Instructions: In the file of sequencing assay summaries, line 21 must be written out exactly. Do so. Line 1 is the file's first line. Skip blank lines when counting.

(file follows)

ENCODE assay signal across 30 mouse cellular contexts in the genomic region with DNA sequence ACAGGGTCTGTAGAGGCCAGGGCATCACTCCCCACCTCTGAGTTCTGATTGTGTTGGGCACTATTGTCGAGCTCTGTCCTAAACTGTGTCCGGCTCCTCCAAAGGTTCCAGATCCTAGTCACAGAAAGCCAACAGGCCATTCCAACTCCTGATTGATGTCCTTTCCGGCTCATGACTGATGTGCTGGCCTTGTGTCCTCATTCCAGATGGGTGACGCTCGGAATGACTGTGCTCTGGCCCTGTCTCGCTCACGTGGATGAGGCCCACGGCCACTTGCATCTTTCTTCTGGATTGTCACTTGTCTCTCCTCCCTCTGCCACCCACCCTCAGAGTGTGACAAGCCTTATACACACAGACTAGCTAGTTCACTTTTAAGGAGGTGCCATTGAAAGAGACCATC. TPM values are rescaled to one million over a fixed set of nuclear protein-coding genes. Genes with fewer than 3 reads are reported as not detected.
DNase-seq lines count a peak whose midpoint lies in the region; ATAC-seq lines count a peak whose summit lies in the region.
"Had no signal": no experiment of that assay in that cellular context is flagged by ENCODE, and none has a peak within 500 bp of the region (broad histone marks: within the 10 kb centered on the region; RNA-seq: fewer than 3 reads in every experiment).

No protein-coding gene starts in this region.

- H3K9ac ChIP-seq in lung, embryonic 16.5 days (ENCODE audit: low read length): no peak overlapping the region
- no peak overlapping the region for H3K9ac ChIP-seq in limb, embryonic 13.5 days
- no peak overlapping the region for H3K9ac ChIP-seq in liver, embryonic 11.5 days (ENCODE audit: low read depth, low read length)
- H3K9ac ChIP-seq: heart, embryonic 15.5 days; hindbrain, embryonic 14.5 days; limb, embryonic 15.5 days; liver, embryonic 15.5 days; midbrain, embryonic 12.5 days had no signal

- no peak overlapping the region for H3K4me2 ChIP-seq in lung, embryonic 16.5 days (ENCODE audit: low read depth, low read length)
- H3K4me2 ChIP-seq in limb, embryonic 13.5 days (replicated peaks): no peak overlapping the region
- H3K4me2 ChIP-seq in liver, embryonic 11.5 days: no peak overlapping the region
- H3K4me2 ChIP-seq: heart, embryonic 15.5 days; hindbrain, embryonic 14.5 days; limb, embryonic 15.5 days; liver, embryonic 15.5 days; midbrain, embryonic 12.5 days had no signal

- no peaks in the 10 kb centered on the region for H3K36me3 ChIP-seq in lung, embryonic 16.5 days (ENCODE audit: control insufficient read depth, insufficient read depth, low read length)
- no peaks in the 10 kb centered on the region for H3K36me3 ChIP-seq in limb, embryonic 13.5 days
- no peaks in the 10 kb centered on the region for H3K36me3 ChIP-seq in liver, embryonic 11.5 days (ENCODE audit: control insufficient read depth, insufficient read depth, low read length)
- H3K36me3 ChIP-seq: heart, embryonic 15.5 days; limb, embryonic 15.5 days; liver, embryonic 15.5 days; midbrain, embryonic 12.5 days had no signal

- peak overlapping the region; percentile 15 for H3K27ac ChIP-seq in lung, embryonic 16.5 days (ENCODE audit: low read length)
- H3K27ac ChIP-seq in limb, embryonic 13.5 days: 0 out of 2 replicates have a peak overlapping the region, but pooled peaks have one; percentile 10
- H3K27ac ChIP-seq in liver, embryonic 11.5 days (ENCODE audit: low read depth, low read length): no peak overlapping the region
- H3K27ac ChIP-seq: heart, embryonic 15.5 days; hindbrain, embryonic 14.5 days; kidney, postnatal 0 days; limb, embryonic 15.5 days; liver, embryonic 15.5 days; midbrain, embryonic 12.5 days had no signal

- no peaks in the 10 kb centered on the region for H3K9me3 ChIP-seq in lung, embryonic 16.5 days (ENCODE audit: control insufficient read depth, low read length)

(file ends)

- no peaks in the 10 kb centered on the region for H3K9me3 ChIP-seq in lung, embryonic 16.5 days (ENCODE audit: control insufficient read depth, low read length)